Tuesday, 8 August 2017

Blacktown City Council - Media Release - Blacktown Wins Inaugural Arts Awards


                                                                                                                          7 August, 2017

Blacktown City Council’s innovative Australian Hip Hop history project has taken out the inaugural Leo Kelly OAM Arts and Culture Award, presented by Local Government NSW (LGNSW).

“The late Leo Kelly OAM was a passionate supporter of the Arts and was instrumental in the creation of Blacktown Arts Centre,” the Mayor of Blacktown City, Councillor Stephen Bali said.

“It is a wonderful tribute to his lifelong commitment to local government that a major arts prize should perpetuate his legacy.

“That the first award should go to a Blacktown City Council project shows his legacy is being maintained.”

The award was received by long-standing fellow Ward Two councillor Julie Griffiths, who said that Cr Kelly was inspirational in regards to his involvement in the local community.
“He was a firm believer in ensuring that residents were involved in council decision making at all levels.

“He was extremely supportive of the role the arts played within the community, and this was highlighted only recently when we unveiled the new suburb sign for Glenwood.
“Cr Kelly worked alongside students from the local high school to help them realise their vision for the community.”

The award was presented at a ceremony by Cr Kelly’s wife Janet and son John.
“I am extremely proud and honoured that Leo’s commitment to the arts will live on through this award which is now recognised by councils throughout the state,” Mrs Kelly said.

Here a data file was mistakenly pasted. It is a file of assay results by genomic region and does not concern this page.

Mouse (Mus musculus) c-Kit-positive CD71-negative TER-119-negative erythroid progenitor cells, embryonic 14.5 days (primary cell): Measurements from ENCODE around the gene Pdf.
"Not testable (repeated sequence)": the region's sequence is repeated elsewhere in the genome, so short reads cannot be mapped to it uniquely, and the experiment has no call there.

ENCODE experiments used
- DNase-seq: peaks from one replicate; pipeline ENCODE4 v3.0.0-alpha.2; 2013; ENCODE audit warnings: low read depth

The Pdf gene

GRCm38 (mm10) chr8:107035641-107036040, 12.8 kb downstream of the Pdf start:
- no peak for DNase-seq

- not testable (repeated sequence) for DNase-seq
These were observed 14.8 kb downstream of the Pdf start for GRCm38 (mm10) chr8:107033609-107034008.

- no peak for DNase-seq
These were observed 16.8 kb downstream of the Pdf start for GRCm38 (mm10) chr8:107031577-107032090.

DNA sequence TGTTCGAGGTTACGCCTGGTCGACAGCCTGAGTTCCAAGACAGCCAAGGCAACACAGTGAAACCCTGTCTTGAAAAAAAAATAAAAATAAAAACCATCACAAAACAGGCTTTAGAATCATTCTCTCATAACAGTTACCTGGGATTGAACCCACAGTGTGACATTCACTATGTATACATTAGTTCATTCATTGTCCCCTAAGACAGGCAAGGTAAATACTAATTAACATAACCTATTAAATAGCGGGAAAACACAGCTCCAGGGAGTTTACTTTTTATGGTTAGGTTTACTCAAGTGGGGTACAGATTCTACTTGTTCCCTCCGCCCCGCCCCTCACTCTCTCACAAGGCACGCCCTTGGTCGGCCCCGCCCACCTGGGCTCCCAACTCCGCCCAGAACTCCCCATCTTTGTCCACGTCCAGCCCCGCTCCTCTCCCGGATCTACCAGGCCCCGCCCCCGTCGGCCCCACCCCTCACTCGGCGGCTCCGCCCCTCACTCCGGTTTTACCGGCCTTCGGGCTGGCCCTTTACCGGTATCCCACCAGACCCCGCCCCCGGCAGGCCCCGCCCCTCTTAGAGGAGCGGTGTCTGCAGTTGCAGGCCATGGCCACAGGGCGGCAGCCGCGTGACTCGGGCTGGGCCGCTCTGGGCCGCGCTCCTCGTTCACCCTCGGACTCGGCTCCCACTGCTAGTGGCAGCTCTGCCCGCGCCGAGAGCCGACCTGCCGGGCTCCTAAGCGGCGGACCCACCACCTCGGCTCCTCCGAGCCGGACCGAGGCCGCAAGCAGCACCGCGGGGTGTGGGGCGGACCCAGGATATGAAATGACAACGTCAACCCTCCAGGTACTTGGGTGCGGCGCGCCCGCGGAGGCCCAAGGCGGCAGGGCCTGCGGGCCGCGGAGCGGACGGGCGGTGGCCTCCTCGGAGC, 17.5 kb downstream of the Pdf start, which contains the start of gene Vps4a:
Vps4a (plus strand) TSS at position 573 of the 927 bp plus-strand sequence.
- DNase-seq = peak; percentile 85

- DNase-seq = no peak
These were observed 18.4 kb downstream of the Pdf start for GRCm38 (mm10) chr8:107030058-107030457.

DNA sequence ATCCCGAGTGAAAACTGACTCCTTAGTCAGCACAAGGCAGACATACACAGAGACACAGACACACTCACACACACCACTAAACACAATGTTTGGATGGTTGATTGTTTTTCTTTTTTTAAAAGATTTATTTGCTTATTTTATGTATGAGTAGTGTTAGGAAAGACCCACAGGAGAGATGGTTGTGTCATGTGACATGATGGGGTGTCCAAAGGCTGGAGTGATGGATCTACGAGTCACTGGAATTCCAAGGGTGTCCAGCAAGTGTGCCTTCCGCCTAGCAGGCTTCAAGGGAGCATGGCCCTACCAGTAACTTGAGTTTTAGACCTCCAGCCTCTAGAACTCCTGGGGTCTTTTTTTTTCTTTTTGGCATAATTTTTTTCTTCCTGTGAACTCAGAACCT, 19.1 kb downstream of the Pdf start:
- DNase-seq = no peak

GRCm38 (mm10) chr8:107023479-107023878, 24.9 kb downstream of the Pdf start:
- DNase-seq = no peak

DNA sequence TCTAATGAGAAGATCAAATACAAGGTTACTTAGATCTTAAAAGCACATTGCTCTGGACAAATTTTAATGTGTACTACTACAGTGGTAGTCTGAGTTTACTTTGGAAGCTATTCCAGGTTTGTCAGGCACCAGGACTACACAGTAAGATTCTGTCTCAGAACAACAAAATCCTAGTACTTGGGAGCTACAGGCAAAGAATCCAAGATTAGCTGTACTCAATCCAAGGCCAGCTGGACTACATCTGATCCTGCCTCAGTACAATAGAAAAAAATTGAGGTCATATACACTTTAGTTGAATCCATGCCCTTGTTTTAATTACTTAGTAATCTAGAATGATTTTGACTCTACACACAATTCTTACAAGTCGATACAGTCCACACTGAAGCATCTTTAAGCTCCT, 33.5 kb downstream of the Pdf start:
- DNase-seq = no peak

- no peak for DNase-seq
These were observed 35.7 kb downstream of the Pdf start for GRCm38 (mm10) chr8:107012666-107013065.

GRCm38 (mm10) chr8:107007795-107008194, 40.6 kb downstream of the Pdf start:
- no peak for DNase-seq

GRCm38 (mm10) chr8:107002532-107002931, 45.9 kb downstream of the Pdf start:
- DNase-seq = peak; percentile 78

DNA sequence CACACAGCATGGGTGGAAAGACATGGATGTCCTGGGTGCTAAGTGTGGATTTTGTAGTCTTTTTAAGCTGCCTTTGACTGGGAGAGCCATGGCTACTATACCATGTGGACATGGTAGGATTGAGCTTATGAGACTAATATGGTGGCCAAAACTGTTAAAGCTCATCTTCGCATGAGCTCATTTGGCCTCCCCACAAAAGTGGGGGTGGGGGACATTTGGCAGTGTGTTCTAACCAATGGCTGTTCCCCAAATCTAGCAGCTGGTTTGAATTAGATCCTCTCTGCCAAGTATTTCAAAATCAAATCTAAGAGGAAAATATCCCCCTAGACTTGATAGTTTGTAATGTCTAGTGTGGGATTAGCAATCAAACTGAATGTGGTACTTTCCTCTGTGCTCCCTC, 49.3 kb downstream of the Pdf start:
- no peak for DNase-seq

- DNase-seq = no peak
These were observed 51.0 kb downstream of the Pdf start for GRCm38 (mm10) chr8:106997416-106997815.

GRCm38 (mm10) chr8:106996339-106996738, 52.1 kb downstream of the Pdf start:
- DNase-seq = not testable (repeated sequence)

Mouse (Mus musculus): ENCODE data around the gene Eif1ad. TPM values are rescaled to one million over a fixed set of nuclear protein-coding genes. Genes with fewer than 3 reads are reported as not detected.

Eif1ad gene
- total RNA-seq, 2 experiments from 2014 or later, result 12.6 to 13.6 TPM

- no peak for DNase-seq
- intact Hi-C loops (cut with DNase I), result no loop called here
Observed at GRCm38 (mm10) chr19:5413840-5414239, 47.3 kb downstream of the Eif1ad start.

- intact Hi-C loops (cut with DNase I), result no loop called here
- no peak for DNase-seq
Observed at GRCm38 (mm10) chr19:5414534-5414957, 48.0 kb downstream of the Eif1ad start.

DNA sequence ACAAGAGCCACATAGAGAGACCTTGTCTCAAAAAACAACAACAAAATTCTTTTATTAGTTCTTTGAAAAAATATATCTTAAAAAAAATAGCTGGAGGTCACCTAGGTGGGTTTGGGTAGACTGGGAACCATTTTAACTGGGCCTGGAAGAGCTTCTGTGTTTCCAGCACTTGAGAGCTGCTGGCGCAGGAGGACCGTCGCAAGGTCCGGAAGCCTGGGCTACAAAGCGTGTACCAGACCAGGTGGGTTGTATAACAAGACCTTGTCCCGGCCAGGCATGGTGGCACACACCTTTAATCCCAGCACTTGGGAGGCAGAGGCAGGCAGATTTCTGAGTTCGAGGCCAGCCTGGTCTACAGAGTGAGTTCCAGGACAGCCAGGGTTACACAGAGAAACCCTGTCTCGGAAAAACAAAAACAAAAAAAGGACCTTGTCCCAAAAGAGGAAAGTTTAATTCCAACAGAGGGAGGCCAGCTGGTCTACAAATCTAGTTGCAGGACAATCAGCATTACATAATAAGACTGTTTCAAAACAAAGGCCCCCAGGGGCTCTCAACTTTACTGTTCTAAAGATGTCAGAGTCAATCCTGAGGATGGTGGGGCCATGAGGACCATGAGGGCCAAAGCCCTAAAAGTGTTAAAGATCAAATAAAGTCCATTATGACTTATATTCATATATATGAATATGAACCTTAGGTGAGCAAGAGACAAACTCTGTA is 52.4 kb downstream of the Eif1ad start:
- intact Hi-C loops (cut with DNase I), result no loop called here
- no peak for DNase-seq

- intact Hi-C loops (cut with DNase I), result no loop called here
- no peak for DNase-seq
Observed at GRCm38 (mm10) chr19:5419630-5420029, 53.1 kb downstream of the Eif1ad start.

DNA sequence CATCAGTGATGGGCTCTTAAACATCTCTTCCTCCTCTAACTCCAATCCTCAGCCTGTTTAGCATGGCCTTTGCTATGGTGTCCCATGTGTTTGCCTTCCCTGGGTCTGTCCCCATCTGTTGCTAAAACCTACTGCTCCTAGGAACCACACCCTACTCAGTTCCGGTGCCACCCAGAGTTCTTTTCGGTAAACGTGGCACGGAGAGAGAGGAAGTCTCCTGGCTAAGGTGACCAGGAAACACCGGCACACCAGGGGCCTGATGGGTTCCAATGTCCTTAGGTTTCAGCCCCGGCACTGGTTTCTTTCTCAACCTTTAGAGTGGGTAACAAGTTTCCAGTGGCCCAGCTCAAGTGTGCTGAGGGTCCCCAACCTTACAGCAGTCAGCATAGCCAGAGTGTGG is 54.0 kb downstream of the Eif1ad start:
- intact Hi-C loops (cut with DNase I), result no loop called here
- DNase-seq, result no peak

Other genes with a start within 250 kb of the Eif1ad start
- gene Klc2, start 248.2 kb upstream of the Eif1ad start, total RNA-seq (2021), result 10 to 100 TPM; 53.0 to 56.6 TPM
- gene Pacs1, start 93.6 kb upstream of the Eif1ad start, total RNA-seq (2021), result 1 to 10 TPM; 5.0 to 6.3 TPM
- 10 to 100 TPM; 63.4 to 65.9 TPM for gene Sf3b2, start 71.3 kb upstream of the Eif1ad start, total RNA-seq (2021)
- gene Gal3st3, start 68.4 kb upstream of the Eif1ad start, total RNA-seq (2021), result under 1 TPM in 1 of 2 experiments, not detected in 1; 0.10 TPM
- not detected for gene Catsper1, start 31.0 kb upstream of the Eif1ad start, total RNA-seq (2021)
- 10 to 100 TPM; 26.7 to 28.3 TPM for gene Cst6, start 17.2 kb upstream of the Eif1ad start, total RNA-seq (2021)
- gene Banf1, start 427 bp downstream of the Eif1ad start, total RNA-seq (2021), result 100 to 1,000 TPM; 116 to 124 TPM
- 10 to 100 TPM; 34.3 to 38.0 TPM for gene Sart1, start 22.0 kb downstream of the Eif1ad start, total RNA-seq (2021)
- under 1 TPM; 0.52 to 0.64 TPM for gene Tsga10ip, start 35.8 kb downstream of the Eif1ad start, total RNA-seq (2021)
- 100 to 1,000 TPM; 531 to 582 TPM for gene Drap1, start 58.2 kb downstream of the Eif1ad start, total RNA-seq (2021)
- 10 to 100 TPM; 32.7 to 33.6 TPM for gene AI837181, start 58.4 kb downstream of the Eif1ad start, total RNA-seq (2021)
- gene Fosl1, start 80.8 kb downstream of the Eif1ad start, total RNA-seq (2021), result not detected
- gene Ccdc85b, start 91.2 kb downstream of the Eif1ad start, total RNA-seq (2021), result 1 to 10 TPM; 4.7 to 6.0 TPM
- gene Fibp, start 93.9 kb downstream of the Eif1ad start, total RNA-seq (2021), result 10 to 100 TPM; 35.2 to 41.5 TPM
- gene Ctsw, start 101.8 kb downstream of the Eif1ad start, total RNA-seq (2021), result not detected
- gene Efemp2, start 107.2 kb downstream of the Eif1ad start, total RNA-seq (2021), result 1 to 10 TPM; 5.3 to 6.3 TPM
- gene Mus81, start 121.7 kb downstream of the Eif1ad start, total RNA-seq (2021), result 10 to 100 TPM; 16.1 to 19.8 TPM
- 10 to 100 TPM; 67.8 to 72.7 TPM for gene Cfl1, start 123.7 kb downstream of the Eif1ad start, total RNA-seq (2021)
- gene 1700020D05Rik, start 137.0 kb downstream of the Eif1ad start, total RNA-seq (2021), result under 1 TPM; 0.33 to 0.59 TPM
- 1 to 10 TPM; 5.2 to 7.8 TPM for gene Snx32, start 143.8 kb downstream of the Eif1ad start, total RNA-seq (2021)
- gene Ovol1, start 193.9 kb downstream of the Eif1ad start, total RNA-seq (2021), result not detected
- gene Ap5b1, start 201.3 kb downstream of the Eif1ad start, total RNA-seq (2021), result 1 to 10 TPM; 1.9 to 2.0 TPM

“It’s lovely that this has happened, but Leo himself would think this was all too much fuss, which in a way makes it all the more meaningful to his family.”
LGNSW President Keith Rhoades said it was fantastic the independent judges selected Blacktown City Council as the award winner in the 70,000-plus council population category.
“Leo was a long-serving councillor on Blacktown City Council, and was instrumental in creating the Blacktown Arts Centre,” Clr Rhoades said.
“He continued to support the arts throughout his life, through the Blacktown City Art Prize and scholarships for local artists.
“I know he would be very proud that the council he served so faithfully have won the very first Leo Kelly OAM Award.”

Curated by Kon Gouriotis and Paul Howard, It’s Our Thing features works from 14 hip-hop and graffiti artists who were active during hip-hop’s hey-day in Blacktown in the 1990s.
Art by highly acclaimed international artists Joseph Beuys, Pablo Picasso and Andy Warhol were included in the exhibition to show the artistic influences on Sydney’s leading artists.
The exhibition also includes performances, paintings, graffiti (both at the Centre and throughout the Blacktown CBD), video displays of female hip-hop performers from the 90s to now, and a rare original piece by visual artist Unique, last displayed in 1992.

“The history of Australian hip-hop is firmly ingrained in the streets of Blacktown,” Mayor of Blacktown City, Councillor Stephen Bali said.

“This exhibition celebrates that legacy and its profound influence on Australian art and music culture.”
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John and Janet Kelly, Councillor Julie Griffiths, Blacktown City Council Arts Manager Jenny Bisset, Councillor Moninder Singh, LGNSW President Keith Rhoades and Councillor Susai Benjamin.

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